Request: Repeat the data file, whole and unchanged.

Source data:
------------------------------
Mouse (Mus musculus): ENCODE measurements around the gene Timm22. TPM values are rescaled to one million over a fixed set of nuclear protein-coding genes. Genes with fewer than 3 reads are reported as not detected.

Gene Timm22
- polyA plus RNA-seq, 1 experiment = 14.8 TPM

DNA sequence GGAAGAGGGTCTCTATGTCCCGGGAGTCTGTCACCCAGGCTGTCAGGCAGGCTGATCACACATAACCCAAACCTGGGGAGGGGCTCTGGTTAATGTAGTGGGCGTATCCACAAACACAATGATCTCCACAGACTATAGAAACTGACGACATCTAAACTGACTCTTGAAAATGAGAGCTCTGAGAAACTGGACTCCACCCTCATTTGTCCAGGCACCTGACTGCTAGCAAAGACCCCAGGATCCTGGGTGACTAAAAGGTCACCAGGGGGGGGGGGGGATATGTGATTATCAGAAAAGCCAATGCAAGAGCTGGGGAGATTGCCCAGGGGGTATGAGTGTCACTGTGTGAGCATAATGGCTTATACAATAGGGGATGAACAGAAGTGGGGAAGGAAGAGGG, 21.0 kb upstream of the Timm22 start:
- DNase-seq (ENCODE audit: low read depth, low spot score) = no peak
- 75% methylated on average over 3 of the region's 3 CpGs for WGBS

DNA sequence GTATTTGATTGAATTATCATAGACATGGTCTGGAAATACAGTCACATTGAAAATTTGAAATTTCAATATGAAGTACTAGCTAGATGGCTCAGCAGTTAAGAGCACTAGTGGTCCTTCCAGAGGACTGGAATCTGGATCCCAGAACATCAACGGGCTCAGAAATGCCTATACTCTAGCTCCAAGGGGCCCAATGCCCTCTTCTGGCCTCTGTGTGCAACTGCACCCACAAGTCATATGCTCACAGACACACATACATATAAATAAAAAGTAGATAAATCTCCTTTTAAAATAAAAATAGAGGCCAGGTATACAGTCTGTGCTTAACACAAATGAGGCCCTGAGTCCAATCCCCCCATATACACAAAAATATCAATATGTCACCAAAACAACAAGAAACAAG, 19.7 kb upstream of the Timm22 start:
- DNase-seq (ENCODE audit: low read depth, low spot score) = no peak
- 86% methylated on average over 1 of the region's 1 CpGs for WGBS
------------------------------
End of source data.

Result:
Mouse (Mus musculus): ENCODE measurements around the gene Timm22. TPM values are rescaled to one million over a fixed set of nuclear protein-coding genes. Genes with fewer than 3 reads are reported as not detected.

Gene Timm22
- polyA plus RNA-seq, 1 experiment = 14.8 TPM

DNA sequence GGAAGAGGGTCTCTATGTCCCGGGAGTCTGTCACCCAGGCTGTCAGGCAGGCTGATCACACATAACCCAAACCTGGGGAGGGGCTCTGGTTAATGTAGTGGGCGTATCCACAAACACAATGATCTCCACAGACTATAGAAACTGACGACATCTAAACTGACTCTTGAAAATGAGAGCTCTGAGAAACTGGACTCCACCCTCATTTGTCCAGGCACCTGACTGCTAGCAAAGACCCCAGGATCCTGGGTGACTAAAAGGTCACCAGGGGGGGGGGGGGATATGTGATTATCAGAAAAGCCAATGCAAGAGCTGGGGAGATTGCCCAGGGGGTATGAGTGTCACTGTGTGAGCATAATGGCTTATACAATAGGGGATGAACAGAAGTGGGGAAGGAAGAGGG, 21.0 kb upstream of the Timm22 start:
- DNase-seq (ENCODE audit: low read depth, low spot score) = no peak
- 75% methylated on average over 3 of the region's 3 CpGs for WGBS

DNA sequence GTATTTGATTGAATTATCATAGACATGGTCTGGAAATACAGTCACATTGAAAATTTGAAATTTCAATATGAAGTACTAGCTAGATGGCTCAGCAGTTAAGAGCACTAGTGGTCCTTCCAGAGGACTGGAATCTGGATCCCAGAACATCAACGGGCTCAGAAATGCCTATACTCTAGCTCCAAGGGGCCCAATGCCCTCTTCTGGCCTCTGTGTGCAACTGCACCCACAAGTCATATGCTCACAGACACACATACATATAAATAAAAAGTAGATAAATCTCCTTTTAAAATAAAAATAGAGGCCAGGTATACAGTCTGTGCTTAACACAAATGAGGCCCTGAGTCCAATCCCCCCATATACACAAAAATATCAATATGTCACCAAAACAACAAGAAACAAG, 19.7 kb upstream of the Timm22 start:
- DNase-seq (ENCODE audit: low read depth, low spot score) = no peak
- 86% methylated on average over 1 of the region's 1 CpGs for WGBS